How does Robinia pseudoacacia fit in with other organisms?

To explain this, I'll break down the classification starting from the domain all the way down to the species of the black locust.  Next, I have provided two phylogenetic trees to further explain how Robinia pseudoacacia relates to other organisms.  But first let's start with the domain...

Domain: Eukarya

All organisms in this domain, including the black locust, have cells with a nucleus and membrane-bound organelles.  To see other members of this domain, check out Acanthaster planci, Pterois miles, Chironex fleckeri, Amanita bisporigera, or Eciton hamatum.

Kingdom: Virdiplantae

This kingdom is home to the plants! These organisms exhibit alternation of generations, a lifecycle found in plants.  Members of this kingdom obtain energy through photosynthesis with specialized structures called chloroplasts.  The picture below shows what the cells of organisms within this kingdom look like.  For more examples of other plants, take a look at Asclepias syriacia, Pastinaca sativa, Rhododendron ponticum, or Ephedra viridis.

Structure of a Plant Cell
Wikimedia Commons

Phylum: Anthophyta

This phylum contains the flowering plants, or Angiosperms.  Plants within the Anthophyta are also characterized by the presence of flowers.  Have a look at the American Mountain Ash to see another organism from this phylum.

Class: Dicotyledonae

In this class, the veins in the leaves are organized in a branching pattern as seen in the photo below.  The flowers on these plants have petals in multiples of four or five.  Some other examples of members from this class include the Poisonous Primrose, apple trees, oak trees, sunflowers, peas and cacti.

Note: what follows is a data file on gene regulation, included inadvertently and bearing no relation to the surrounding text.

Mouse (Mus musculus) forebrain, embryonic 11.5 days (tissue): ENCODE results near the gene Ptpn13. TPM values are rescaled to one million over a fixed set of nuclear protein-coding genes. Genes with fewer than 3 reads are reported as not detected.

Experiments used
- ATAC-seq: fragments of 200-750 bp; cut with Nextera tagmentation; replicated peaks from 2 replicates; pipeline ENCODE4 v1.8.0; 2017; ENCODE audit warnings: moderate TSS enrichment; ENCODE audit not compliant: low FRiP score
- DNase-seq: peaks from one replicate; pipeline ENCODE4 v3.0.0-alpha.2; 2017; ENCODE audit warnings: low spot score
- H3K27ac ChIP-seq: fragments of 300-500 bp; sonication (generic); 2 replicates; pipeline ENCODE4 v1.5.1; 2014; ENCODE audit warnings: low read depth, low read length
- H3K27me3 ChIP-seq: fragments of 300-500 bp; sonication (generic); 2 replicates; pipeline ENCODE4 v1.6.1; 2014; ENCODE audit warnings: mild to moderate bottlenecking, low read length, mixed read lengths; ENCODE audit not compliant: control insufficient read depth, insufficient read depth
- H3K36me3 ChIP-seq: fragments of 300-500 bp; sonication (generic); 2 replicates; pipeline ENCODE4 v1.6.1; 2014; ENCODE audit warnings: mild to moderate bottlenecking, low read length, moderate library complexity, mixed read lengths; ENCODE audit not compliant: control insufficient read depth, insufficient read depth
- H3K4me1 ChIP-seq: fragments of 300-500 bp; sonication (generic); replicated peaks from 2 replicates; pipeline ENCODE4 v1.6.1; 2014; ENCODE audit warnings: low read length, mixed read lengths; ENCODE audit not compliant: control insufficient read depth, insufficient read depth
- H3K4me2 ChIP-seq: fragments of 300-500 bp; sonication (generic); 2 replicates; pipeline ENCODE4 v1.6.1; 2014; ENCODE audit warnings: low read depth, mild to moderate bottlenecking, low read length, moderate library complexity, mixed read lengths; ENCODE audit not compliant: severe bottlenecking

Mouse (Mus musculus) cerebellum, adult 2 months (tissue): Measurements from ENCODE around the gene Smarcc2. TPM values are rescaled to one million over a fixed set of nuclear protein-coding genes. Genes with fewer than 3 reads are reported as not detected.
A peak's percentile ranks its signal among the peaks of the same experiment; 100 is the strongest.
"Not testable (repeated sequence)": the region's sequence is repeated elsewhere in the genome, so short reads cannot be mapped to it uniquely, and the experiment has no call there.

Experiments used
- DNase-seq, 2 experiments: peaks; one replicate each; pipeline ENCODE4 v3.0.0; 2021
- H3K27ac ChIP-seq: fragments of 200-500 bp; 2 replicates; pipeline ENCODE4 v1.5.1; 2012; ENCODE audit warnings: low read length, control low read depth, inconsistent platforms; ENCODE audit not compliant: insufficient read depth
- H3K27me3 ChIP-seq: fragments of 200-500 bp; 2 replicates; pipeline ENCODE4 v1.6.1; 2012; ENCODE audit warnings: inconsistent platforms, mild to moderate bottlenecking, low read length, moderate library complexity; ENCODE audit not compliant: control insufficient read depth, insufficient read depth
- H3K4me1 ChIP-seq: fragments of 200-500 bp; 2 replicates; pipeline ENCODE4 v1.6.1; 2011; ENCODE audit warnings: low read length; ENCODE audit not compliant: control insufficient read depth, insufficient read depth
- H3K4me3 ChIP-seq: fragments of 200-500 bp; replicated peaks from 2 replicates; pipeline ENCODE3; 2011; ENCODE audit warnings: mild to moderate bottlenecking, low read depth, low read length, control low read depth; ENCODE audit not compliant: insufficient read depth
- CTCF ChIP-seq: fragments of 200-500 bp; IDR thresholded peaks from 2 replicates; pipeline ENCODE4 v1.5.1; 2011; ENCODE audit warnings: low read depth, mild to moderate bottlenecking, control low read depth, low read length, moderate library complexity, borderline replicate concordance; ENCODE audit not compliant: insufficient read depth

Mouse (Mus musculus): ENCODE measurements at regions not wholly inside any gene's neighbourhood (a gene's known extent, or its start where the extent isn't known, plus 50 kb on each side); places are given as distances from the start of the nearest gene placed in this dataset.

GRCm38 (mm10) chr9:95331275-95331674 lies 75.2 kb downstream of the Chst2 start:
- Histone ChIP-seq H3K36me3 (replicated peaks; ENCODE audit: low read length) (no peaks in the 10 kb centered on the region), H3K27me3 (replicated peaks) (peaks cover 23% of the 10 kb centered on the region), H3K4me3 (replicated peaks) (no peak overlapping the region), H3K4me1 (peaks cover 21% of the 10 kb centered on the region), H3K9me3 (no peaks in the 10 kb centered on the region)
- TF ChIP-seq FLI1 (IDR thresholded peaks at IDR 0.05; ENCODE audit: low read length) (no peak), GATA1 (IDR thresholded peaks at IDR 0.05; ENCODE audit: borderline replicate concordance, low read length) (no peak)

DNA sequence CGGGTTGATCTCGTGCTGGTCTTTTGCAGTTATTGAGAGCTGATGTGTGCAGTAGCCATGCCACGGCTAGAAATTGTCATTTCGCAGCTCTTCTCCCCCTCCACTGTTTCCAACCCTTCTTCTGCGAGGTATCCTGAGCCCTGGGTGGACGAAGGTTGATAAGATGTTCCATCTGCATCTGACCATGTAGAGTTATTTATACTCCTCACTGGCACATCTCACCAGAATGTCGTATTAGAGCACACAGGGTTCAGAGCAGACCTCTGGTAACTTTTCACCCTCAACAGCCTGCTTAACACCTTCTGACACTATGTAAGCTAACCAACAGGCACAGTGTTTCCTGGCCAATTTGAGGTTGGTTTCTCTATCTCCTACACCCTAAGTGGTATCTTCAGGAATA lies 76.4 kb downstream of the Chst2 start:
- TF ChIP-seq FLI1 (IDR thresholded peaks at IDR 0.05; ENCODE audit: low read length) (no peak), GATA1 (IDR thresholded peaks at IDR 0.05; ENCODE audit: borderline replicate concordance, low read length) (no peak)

Close Up of Black Locust Leaf
Steven J. Baskauf, 2002

Order: Fabales

Organisms in this class possess pods containing seeds that are aligned in a row.  Also, it is common for organisms to exhibit symbiotic relationships with nitrogen fixing bacteria.  Herbs, vines, and shrubs can be found in this order along with Robinia pseudoacacia.

Legume of Black LocustFamily: Fabaceae

This is known as the legume family because organisms within this family grow fruit called legumes, or pods.  These fruits come in a variety of shapes and sizes.  Seeds and fruits are typically dispersed by wind, and again, nitrogen fixation is a common feature.  Peanuts and peas are two examples of organisms that are classified under this family.

Genus: Robinia

This includes many deciduous trees and shrubs native to North America.  Fragrant white and pink flowers can be  found on the organisms in this genus.        Steven J. Baskauf, 2002

Species: Robinia pseudoacacia

Now we’ve reached the black locust itself!  This tree has leaves that stay a light green from spring to winter.  As I said on the home page, this tree possesses fragrant white flowers that bloom in the spring and early summer.  These flowers are followed by smooth brown pods that contain seeds in the fall.


Phylogenetic Tree of Seed Plants
Jessica Klebs, 2013

The phylogenetic tree above depicts the relationships among seed producing plants.  As you can see, Anthophyta, the phylum Robinia pseudoacacia belongs to, is highlighted in yellow.  Next to it, the phylum Coniferophyta is highlighted in green.  This is the phylum of plants to which the black locust is most closely related.  The phylum Coniferophyta includes the Gymnosperms.  These plants produce exposed seeds with no coverings.

Phylogenetic Tree of Kingdoms within the Eukarya
Jessica Klebs, 2013

This second phylogenetic tree shows which groups the land plants as a whole are most closely related.  The kingdom of the land plants, highlighted in yellow, is where you'll find Robinia pseudoacacia.  Highlighted in green next to the Land Plants is Kingdom Charophyceae, which is the closest in relation to the land plants.  The charophyeans include the green algae, the group that is believed to have given rise to the land plants.

Navigate to the habitat page next to find out where Robinia pseudoacacia lives.

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 Banner Photo Credit: Steven J. Baskauf, 2002. From Bioimages